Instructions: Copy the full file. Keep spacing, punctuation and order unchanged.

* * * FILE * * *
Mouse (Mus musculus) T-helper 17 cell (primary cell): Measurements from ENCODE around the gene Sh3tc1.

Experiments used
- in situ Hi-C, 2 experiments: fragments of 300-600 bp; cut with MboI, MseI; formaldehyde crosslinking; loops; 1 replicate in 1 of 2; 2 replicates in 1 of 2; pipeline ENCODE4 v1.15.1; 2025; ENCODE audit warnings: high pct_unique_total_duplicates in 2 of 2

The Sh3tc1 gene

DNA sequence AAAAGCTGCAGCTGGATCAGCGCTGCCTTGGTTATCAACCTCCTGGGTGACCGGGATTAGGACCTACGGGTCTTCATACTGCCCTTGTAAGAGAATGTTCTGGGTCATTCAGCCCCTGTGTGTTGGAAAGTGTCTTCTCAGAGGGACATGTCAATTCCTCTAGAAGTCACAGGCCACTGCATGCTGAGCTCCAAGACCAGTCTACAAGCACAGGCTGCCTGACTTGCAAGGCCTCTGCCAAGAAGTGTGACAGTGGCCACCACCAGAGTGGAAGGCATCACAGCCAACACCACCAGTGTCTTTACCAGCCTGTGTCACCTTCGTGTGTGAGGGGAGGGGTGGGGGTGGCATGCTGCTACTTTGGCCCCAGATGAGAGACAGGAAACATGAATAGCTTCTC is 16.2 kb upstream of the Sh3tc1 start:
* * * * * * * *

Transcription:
Mouse (Mus musculus) T-helper 17 cell (primary cell): Measurements from ENCODE around the gene Sh3tc1.

Experiments used
- in situ Hi-C, 2 experiments: fragments of 300-600 bp; cut with MboI, MseI; formaldehyde crosslinking; loops; 1 replicate in 1 of 2; 2 replicates in 1 of 2; pipeline ENCODE4 v1.15.1; 2025; ENCODE audit warnings: high pct_unique_total_duplicates in 2 of 2

The Sh3tc1 gene

DNA sequence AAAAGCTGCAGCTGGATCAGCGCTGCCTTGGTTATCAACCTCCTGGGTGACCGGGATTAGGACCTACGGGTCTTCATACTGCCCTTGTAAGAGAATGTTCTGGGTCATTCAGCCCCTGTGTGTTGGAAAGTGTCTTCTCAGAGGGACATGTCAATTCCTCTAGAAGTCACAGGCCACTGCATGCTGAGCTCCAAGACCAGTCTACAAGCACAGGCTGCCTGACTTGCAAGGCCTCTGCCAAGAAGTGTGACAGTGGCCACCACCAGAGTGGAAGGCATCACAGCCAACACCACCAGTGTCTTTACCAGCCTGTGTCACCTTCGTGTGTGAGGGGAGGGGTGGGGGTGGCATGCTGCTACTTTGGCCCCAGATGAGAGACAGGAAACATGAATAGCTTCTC is 16.2 kb upstream of the Sh3tc1 start: